Tagged: DNA

DNA facial prediction could make protecting your privacy more difficult - Guest Work

Guest Author May 03, 2018

Caitlin Curtis, The University of Queensland and James Hereward, The University of Queensland This article was originally published on The Conversation. Read the original article. Technologies for amplifying, sequencing and matching DNA have created new opportunities in genomic science. In this series When DNA Talks we look at the ethical and social implications. Everywhere … Read More

Is your genome really your own? The public and forensic value of DNA - News

Guest Author May 02, 2018

Nathan Scudder, University of Canberra and Dennis McNevin, University of Technology Sydney This article was originally published on The Conversation. Read the original article. Technologies for amplifying, sequencing and matching DNA have created new opportunities in genomic science. In this series When DNA Talks we look at the ethical and social implications. When Joseph … Read More

UNICEF and friends VS the outspoken Anti-vaxxers - BioBlog

Alison Campbell Mar 07, 2018

Back in mid-February, UNICEF NZ posted a piece on the importance of vaccines. Shortly thereafter, the comments thread had been overrun by anti-vaccination pro-disease activists. (I have to say, I’m really impressed with the person who does UNICEF’s social media. Talk about grace and dignity under fire!) This seems to happen every time a story about vaccine-preventable disease hits the … Read More

Deciphering the genetic landscape of Ireland - News

Jean Balchin Feb 07, 2018

FineSTRUCTURE analysis demonstrates that haplotypes mirror geography across the British Isles as illustrated in A.) FineSTRUCTURE clustering dendrogram B.) Principle Component space. Administrative boundaries in map sourced from GADM (https://gadm.org). A recent study in PLOS Genetics has revealed a previously hidden genetic landscape of Ireland, shaped through geography and historical migrations. The genome-wide study, led by Ross Byrne and … Read More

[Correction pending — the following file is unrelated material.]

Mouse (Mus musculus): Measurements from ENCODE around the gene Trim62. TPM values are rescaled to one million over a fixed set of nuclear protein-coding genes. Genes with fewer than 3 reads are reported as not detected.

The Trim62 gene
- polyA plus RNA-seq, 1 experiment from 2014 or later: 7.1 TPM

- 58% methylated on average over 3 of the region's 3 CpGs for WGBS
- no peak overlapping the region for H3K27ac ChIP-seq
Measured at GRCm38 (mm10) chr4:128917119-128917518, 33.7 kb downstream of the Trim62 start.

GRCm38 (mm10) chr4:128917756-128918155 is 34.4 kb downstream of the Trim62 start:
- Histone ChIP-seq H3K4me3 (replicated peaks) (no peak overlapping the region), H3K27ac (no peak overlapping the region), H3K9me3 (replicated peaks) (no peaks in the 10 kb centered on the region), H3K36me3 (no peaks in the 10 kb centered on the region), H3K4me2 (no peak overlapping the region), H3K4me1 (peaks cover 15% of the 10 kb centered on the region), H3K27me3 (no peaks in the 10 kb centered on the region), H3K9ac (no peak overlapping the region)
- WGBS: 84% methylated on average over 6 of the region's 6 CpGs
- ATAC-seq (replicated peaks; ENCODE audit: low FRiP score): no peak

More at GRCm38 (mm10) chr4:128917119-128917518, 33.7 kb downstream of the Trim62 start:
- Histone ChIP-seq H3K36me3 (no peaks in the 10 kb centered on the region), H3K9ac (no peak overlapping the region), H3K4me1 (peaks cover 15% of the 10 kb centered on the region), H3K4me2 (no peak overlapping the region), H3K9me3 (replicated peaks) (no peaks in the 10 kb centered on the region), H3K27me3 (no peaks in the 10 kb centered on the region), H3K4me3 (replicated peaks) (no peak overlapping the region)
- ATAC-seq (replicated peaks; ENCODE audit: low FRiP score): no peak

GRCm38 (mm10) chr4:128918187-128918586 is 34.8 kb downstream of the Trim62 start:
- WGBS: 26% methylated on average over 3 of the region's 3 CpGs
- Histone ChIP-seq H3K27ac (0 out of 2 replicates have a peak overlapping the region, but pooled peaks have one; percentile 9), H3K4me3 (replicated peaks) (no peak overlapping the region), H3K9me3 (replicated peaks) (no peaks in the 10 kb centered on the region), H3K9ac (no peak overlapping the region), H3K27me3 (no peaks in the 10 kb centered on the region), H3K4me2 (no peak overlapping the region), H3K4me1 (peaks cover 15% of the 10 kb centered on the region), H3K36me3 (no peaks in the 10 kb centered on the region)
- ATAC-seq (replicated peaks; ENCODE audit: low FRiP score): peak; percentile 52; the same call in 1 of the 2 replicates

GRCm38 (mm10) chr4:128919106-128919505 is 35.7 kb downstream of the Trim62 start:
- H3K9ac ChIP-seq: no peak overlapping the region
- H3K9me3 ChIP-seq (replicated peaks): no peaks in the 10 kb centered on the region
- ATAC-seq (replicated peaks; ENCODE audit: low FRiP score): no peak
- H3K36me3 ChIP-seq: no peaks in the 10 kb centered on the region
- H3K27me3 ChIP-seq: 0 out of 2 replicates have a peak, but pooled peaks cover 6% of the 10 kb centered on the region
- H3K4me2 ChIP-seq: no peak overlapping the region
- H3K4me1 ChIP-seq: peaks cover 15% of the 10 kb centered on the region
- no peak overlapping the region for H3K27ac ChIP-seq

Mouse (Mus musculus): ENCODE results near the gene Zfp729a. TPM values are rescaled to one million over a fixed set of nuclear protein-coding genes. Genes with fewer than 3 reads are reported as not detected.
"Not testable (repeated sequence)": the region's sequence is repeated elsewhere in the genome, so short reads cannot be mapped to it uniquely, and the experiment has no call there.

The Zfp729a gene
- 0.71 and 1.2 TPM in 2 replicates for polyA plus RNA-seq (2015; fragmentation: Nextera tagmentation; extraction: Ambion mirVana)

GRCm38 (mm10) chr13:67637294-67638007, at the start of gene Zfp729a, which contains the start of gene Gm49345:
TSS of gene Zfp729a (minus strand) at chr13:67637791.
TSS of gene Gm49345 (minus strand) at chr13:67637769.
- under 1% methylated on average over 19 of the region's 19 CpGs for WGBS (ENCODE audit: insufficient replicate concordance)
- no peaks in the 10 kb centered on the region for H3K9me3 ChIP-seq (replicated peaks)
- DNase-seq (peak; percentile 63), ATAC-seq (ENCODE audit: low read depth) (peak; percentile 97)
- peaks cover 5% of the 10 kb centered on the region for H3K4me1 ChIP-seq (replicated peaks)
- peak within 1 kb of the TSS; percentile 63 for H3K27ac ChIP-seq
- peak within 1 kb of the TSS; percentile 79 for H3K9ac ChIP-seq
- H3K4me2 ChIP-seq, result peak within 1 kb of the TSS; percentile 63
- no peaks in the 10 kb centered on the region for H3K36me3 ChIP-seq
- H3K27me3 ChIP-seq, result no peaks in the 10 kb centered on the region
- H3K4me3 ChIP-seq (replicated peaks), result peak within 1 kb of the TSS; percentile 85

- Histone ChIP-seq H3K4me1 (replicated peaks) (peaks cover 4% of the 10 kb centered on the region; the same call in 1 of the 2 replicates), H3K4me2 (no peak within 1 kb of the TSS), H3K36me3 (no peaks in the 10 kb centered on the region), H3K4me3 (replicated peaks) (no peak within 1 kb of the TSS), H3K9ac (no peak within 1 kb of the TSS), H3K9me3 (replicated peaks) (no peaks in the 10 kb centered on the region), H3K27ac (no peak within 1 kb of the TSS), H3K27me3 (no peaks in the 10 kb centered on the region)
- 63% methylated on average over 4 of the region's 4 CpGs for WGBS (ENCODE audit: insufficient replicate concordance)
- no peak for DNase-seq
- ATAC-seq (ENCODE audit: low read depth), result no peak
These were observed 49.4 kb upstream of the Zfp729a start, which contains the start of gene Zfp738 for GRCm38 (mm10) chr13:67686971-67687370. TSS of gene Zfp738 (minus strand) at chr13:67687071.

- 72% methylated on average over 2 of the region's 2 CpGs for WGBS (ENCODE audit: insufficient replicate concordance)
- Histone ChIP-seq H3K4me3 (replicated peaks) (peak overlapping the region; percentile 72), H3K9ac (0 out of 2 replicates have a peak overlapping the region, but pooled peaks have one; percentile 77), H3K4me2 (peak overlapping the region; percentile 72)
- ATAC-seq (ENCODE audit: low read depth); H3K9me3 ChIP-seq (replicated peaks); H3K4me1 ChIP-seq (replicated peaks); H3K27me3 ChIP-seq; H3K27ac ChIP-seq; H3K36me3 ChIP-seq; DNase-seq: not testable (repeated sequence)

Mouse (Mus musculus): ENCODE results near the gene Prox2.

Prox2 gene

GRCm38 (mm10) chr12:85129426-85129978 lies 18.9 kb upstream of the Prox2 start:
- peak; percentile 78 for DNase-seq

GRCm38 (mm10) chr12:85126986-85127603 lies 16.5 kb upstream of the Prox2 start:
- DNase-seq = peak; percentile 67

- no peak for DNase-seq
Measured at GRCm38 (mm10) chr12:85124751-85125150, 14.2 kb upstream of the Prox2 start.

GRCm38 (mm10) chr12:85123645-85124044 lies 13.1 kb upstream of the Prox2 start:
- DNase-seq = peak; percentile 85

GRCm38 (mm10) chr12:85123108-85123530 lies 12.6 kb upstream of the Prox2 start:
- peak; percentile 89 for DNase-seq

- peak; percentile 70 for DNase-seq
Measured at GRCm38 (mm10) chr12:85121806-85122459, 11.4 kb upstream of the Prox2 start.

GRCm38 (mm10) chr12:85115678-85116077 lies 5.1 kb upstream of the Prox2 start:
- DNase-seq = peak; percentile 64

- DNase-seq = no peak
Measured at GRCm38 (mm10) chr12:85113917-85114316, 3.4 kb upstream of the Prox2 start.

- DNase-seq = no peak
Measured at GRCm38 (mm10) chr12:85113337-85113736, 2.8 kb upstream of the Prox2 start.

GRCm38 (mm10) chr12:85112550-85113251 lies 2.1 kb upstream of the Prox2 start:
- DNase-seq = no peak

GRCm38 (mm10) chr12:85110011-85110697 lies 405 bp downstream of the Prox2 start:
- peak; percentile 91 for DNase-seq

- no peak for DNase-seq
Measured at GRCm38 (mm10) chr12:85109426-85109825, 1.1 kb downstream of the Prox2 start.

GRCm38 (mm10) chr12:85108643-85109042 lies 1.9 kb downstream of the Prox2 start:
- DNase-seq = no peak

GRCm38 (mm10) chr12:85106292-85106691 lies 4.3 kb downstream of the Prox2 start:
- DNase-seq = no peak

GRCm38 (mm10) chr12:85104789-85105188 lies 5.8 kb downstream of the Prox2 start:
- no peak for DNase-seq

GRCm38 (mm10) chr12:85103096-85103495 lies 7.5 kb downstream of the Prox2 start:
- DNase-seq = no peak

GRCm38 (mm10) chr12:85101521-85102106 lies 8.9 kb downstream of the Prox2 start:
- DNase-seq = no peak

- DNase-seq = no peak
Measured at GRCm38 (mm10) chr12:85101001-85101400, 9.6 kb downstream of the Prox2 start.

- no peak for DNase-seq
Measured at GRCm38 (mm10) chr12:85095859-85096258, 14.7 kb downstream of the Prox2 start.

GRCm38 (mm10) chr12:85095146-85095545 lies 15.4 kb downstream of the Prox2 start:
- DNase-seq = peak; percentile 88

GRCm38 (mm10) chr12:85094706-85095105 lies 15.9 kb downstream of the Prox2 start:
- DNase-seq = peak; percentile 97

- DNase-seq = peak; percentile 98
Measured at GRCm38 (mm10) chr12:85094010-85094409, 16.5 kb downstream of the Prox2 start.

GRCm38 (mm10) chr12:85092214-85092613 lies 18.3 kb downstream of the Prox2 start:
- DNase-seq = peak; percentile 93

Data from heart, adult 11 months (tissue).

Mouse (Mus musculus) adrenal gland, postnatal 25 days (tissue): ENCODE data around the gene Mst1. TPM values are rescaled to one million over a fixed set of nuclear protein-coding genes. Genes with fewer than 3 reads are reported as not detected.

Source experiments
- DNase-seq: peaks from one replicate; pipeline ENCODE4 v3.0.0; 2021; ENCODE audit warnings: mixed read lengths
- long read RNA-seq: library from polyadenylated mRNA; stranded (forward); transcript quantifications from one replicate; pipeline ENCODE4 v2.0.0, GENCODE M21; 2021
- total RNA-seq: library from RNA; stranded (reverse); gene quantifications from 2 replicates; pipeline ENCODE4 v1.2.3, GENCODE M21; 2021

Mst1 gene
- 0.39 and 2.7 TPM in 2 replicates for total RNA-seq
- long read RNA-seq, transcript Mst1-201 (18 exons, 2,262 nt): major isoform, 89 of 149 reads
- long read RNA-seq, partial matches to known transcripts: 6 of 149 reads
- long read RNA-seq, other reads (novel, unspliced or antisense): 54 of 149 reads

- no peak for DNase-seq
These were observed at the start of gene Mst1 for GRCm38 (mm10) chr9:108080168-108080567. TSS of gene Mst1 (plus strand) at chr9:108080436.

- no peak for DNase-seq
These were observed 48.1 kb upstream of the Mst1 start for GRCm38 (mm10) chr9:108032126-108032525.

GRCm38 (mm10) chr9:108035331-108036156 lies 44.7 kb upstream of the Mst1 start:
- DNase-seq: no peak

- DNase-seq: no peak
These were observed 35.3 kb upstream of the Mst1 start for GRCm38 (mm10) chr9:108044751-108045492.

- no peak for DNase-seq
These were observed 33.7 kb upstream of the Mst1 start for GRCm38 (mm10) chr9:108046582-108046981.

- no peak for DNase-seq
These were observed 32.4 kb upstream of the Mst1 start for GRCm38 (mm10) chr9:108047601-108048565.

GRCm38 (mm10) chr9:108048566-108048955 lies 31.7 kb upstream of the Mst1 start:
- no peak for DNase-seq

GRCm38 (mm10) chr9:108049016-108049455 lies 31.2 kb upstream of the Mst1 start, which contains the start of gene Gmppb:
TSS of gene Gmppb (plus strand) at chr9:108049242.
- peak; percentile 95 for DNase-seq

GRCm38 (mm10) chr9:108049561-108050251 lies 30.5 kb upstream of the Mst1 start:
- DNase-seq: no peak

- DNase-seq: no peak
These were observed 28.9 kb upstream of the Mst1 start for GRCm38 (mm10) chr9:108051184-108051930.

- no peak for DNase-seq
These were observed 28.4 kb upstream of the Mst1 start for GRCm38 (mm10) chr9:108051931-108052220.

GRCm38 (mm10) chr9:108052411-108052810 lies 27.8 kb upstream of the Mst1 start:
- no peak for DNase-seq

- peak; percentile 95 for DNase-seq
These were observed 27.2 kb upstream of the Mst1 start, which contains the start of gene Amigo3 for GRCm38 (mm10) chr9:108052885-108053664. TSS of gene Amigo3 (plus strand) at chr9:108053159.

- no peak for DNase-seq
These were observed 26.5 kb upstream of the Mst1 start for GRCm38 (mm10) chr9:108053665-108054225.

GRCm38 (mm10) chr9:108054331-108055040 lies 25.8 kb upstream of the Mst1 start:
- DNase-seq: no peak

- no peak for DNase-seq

How palaeolithic humans shaped the modern genome - News

Jean Balchin Jan 31, 2018

When we think about our ancestry, we think about our grandmothers and grandfathers – and, if we have photo albums nearby, or a family member interested in genealogy, we might know a bit more about our great-grandmothers, great-grandfathers, and so on. I remember traveling around Scotland a few years ago, and chancing upon a small churchyard. Every second gravestone, most … Read More

Axolotl and flatworm genetic codes help solve regeneration riddle - News

Jean Balchin Jan 26, 2018

When I was fourteen years old, I arrived home from school one day to find a large glass tank on my bedside table. Inside this tank was a curious creature, pale pink in colour, just floating there and eyeballing me through the glass. I instantly felt rather uncomfortable. What was this strange animal? Was it an alien? Why was … Read More

The Curious Case of Stem Cells - News

Guest Author Dec 19, 2017

Much like Benjamin Button, mature cells may soon be able to revert to a state earlier in their development – one where they can become any cell type. New research in Australia,published by the ARC Centre of Excellence in Plant Energy Biology, has moved us one step forward in the effort to produce these induced pluripotent stem cells … Read More

Traditional Chinese medicine: Eye of newt and toe of frog - Lost Worlds, Vanished Lives

Nic Rawlence Dec 09, 2017

‘Double, double toil and trouble; fire burn, and cauldron bubble’ chant the three witches in the cavern, lightening flashing outside, in Act 4, Scene 1 of Shakespeare’s Macbeth. It’s images like these, conjured up by the great bard himself, that I associate with traditional Chinese medicines and herbal remedies. The implied promise that if I take this concoction, my health … Read More

DNA shows tiny tardigrades are just as cool as we thought - News

Jean Balchin Jul 28, 2017

New genome sequences have revealed exciting new information about the origins of tardigrades as well as the genes that underlie their extraordinary ability to survive in extreme conditions.  A team of researchers led by Mark Blaxter and Kazuharu Arakawa from the universities of Edinburgh, Scotland and Keio, Japan respectively, have carefully stitched together the DNA code for two … Read More

Five things you should know about taxonomy - Guest Work

Guest Author Jul 10, 2017

Kevin Thiele, University of Western Australia; David Yeates, CSIRO; Kym Abrams, University of Western Australia, and Nerida Wilson, Western Australian Museum Earlier this year, a Canadian scientist named a new moth species Neopalpa donaldtrumpi (read that name out loud for full effect). It’s an insect with a golden hairdo and relatively … Read More